Starting rotations are a funny thing. The natural inclination to number the slots creates misplaced expectations in both directions. Not every No. 1 is an ace. Not every No. 5 is a stop-gap. Not every No. 5 is a No. 5 . Some are a No. 4, but the sequencing becomes arbitrary — from a skill perspective — at the tail end.
Dan Haren came to Washington to take Edwin Jackson’s spot in the rotation. A quality back-end arm who may be somewhat unpredictable. Jackson’s issues seemed to arise from mechanics while Haren’s seem to arise from limited margins. Both markings of back-end arms, but in very different ways.
A power pitcher has a different existence, able to hide command issues by blowing guys away. As velocity inevitably declines, pitchers must adapt. Haren happens to be a great example of this type of pitcher. No longer able to crank out mid-90s fastballs, he’s relying more on sinking and cutting the ball and keeping barrels away from baseballs.
But when the pitch is 85-88 the margin of error is slim. Throwing something center-cut at 86 is not the same as doing it at 94. Right?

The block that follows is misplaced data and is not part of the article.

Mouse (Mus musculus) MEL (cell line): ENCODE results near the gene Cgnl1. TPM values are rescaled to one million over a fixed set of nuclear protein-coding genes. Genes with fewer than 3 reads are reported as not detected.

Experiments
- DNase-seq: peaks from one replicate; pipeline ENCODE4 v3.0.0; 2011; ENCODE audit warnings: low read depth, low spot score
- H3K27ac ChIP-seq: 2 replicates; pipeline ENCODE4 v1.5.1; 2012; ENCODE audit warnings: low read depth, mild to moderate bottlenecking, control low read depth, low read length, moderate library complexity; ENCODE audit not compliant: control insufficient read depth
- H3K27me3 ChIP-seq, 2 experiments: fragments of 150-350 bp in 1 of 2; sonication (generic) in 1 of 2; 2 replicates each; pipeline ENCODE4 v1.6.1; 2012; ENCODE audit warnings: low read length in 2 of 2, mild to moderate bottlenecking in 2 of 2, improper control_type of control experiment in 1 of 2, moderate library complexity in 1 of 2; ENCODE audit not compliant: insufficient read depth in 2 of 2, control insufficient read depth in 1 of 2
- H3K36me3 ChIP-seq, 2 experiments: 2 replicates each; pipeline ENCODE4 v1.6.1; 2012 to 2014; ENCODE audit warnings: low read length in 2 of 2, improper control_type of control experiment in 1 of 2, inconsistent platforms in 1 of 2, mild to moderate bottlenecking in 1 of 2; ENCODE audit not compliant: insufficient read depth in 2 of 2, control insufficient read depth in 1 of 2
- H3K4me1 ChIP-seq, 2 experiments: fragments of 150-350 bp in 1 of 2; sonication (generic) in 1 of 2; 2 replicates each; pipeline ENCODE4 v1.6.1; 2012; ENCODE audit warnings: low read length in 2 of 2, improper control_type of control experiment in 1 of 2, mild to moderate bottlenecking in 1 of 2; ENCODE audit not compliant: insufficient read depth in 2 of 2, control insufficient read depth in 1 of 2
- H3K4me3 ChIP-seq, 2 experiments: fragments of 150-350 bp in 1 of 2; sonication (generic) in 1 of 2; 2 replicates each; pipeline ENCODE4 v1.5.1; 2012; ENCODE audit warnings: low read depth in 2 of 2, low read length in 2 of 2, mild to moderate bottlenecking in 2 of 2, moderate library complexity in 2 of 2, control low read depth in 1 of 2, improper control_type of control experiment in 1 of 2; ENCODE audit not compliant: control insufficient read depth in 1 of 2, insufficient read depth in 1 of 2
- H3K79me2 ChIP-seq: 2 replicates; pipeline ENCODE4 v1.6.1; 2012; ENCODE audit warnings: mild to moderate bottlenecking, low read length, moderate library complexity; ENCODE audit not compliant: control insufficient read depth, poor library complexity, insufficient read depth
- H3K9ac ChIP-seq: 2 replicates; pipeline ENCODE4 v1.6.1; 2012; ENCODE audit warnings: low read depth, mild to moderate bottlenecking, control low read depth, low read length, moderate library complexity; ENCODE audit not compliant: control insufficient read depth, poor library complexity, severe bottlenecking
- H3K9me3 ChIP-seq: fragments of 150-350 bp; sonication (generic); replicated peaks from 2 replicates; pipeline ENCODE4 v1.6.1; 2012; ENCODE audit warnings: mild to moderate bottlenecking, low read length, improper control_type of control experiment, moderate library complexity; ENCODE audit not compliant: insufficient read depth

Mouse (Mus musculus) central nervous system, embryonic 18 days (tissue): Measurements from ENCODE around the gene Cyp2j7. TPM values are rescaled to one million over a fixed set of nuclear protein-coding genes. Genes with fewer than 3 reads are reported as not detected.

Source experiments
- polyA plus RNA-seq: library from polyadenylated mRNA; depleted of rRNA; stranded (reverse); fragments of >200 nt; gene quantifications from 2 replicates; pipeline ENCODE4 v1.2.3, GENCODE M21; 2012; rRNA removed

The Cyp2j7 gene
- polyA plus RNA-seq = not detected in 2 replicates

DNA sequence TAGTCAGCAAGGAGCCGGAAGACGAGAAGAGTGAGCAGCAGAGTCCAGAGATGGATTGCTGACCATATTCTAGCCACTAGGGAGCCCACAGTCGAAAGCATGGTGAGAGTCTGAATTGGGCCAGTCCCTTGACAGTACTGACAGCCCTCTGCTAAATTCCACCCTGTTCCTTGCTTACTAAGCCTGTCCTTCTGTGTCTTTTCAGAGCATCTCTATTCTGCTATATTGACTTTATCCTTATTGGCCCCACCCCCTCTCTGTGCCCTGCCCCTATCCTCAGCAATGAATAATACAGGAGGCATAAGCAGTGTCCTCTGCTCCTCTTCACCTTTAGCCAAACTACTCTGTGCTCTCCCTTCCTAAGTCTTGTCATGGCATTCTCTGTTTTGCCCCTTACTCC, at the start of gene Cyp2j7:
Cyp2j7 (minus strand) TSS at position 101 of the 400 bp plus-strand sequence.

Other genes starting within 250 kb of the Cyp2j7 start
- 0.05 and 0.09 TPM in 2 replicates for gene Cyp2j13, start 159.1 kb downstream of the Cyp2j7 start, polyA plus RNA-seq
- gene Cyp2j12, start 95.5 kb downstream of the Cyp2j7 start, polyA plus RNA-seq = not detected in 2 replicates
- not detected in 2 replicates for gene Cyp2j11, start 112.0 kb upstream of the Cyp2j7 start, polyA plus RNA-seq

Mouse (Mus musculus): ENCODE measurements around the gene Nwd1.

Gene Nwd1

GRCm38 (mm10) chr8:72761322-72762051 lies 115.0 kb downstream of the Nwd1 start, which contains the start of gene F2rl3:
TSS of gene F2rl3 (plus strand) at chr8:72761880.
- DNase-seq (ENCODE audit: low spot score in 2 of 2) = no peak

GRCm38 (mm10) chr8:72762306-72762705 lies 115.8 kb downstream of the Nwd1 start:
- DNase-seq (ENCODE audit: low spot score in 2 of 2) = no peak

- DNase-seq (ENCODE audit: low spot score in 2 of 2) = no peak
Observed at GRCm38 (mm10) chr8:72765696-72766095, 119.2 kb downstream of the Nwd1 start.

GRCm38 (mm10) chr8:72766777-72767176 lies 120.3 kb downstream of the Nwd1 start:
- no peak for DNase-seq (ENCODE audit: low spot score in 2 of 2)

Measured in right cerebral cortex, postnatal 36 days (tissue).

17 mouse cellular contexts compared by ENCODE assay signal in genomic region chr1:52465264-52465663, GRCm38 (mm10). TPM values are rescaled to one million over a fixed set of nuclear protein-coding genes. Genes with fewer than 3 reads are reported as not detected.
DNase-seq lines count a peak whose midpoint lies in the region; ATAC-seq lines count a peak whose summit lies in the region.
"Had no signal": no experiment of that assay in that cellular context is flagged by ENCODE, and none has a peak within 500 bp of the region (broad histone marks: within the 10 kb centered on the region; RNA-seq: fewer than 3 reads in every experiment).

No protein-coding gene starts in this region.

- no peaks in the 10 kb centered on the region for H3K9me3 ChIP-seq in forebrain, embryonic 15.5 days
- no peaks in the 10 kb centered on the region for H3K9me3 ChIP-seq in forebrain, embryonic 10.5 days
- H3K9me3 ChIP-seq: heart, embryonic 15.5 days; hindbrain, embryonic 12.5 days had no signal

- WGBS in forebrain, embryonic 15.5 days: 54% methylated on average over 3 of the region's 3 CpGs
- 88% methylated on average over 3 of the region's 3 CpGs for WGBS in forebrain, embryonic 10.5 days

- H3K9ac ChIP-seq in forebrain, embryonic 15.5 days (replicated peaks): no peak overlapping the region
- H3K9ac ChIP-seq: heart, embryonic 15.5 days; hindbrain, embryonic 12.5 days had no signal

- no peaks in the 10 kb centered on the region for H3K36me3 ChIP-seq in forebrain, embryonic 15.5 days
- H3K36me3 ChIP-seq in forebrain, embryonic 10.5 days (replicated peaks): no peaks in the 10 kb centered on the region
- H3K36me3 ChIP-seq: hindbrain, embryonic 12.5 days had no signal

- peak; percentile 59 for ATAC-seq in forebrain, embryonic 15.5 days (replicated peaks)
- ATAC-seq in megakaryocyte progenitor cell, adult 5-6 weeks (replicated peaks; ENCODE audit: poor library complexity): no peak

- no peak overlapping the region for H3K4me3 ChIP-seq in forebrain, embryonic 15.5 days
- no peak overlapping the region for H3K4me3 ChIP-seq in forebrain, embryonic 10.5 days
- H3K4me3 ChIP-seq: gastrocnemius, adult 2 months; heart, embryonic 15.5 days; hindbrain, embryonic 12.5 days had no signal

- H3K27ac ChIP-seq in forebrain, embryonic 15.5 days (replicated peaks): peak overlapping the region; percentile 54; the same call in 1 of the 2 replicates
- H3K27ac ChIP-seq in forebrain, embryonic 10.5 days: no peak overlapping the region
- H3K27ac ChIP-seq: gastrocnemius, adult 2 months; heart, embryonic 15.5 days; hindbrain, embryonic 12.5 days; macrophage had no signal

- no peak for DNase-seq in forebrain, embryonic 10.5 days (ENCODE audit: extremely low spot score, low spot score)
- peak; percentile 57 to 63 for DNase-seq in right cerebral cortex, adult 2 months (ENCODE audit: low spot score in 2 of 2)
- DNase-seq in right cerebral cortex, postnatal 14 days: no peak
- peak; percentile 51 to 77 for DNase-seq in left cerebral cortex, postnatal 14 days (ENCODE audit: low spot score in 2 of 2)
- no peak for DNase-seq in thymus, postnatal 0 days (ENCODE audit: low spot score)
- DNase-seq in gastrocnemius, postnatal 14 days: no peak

A look at Haren’s lines from his first six starts will remind you of the slow start and subsequent — and recent — improvement.
Those top-line results are informative, but a look under the hood is in order. Haren’s finesse technique is more about inducing ground balls than it is about missing bats. As a matter of fact, the game with the most whiffs (misses per swing) was Haren’s worst start of the season. He put more pitches in the strike zone (ISZ), gave up fewer ground balls per ball in play (GB) and got hit the hardest (based on slugging on contact,”SLGCON”).
Fewer pitches over the plate, fewer bats missed, better results.
Here’s something strange. Take a look at the rate Haren threw a ball down the middle of the plate and in the middle of the hitter’s strike zone (belt high). The pattern fits what you may predict — until the last start.
Despite avoiding the plate in general on May 2 (.46 ISZ), Haren maxed out his pitches thrown down the pipe (11%). How much did he get away with it? Of the 10 pitches Haren left over the middle, every single one of them was a cutter. And Braves hitters swung at 8 of them. Five were put in play and turned into outs, a sixth was a single and a seventh was a Dan Uggla home run. Uggla fouled off the last one Haren left over the plate, missing a chance for a second big blast.
If you feel like Haren was dodging bullets, you may be right. While he avoided the middle of the plate more in his first five starts, he also got a different set of results when he did go there. As noted above, 7 of those pitches were put in play on May 2. Only 3 other center-cut offerings were put in play during Haren’s previous five starts for the Nats (a single and two outs).